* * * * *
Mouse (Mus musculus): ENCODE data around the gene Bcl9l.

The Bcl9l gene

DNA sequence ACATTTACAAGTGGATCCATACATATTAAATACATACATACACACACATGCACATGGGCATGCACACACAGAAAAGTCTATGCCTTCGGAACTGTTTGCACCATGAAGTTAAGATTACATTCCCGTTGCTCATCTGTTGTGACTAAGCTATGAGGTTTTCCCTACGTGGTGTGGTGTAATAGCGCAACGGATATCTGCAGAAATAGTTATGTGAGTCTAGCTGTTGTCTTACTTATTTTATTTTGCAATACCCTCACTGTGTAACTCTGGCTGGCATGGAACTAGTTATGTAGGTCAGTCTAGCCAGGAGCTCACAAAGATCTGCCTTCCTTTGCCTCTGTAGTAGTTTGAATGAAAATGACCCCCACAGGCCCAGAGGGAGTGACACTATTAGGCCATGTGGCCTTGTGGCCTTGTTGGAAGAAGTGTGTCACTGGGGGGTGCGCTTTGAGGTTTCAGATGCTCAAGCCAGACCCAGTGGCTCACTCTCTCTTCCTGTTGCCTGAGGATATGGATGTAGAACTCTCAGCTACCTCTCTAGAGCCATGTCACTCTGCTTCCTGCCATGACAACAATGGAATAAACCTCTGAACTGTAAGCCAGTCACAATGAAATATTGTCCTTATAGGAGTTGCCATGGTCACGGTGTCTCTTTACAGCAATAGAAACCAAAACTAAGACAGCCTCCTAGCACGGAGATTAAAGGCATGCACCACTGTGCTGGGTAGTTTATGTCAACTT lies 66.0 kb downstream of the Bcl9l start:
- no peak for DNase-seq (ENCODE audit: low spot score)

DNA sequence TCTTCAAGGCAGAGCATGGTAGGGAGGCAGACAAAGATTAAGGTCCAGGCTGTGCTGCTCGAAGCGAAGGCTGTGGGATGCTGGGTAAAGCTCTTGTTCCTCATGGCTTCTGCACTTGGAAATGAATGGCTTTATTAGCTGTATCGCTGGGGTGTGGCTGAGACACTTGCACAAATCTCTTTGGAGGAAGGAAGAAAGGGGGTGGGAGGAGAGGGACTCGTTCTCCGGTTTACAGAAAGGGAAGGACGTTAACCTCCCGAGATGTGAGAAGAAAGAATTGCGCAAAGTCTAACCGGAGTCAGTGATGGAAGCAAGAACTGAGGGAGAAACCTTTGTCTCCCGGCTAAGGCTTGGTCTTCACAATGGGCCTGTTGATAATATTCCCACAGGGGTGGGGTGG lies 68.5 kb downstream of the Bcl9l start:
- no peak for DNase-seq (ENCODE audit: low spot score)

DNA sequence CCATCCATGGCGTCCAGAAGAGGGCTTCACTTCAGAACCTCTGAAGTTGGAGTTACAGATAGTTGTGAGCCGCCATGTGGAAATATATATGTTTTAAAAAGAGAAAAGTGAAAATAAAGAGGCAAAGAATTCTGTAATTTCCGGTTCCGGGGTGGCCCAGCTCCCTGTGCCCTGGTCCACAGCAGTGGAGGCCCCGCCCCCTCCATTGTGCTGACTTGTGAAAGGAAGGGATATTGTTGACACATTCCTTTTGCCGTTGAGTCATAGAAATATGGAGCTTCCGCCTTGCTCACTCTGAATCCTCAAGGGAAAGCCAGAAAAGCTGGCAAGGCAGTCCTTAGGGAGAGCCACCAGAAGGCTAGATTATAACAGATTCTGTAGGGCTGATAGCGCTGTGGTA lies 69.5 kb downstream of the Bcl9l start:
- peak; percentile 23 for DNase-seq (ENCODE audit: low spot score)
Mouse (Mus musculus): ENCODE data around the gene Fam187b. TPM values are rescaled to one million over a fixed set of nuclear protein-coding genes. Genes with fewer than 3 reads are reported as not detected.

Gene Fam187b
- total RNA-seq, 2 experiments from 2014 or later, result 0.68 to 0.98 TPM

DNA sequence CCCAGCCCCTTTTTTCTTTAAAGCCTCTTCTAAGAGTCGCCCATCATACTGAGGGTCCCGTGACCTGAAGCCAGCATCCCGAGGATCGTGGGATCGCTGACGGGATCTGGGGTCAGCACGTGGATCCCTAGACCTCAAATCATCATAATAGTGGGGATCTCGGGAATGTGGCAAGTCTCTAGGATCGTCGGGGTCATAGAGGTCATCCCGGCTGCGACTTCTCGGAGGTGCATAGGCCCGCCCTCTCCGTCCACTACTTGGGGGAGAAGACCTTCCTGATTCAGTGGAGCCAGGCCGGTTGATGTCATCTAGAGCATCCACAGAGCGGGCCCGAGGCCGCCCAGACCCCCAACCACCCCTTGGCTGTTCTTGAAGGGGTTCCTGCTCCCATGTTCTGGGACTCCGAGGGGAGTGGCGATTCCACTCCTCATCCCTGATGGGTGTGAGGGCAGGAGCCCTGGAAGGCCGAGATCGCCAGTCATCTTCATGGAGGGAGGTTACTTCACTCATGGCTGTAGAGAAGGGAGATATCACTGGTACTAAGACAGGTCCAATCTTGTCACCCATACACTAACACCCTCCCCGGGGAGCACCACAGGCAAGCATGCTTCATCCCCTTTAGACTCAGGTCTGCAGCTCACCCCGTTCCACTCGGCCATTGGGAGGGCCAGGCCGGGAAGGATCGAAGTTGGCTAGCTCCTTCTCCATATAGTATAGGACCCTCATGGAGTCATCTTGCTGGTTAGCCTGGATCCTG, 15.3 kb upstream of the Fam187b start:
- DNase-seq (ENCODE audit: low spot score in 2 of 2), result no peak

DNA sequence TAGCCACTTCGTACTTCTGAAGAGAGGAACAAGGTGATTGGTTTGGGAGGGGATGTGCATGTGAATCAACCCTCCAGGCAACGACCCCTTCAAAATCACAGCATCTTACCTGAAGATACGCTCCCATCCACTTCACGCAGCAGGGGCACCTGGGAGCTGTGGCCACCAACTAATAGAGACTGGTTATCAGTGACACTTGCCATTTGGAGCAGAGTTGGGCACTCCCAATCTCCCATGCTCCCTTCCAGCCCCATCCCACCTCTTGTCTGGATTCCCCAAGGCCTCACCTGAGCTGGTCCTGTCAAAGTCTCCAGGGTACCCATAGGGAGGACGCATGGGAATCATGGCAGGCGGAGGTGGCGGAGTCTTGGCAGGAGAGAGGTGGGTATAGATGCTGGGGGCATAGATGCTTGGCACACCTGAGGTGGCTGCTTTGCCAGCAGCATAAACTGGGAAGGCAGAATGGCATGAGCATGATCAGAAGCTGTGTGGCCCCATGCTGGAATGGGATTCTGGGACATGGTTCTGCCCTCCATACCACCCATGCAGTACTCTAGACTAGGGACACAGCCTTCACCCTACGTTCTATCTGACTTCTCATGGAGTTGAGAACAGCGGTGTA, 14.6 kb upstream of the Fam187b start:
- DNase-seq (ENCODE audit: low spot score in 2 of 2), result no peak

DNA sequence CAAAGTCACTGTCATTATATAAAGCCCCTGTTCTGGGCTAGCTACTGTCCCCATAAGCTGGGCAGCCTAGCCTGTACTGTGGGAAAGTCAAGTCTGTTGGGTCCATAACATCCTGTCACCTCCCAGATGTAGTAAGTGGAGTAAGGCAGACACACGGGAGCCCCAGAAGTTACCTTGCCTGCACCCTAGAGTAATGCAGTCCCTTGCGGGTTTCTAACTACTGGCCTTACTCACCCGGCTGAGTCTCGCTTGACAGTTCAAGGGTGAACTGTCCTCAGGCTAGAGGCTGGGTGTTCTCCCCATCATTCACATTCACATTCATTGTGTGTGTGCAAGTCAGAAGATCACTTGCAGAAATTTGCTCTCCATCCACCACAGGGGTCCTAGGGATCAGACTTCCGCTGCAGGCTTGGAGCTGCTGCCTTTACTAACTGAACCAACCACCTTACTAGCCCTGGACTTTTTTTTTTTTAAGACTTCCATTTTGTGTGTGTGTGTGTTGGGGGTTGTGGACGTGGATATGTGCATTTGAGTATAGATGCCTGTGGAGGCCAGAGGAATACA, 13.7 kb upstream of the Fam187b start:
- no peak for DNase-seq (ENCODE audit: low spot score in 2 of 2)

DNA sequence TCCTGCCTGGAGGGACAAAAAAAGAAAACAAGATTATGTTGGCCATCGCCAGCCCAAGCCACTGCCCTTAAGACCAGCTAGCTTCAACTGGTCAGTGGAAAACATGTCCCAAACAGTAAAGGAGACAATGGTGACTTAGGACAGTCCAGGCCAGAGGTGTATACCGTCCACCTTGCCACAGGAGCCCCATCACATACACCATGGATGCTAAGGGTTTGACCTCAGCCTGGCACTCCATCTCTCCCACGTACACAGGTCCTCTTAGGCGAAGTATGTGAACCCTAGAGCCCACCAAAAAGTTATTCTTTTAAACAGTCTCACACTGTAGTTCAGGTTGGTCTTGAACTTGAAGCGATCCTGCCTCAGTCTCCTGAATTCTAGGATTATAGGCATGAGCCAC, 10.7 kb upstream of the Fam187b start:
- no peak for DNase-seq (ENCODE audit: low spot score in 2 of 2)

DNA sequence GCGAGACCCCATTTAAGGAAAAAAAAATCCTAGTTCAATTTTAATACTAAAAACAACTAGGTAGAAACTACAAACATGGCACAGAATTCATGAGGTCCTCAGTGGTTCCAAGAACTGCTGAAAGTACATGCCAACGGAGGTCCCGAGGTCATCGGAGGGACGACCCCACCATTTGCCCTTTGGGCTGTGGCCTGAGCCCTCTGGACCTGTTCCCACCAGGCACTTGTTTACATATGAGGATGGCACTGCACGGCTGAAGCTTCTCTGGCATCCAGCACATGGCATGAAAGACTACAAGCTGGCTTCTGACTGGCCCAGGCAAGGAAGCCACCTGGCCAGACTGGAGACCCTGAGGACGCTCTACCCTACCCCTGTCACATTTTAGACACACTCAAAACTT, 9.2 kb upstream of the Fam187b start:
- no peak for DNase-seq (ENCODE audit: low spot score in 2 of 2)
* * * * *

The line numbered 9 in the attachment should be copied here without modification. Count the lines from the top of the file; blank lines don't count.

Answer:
Mouse (Mus musculus): ENCODE data around the gene Fam187b. TPM values are rescaled to one million over a fixed set of nuclear protein-coding genes. Genes with fewer than 3 reads are reported as not detected.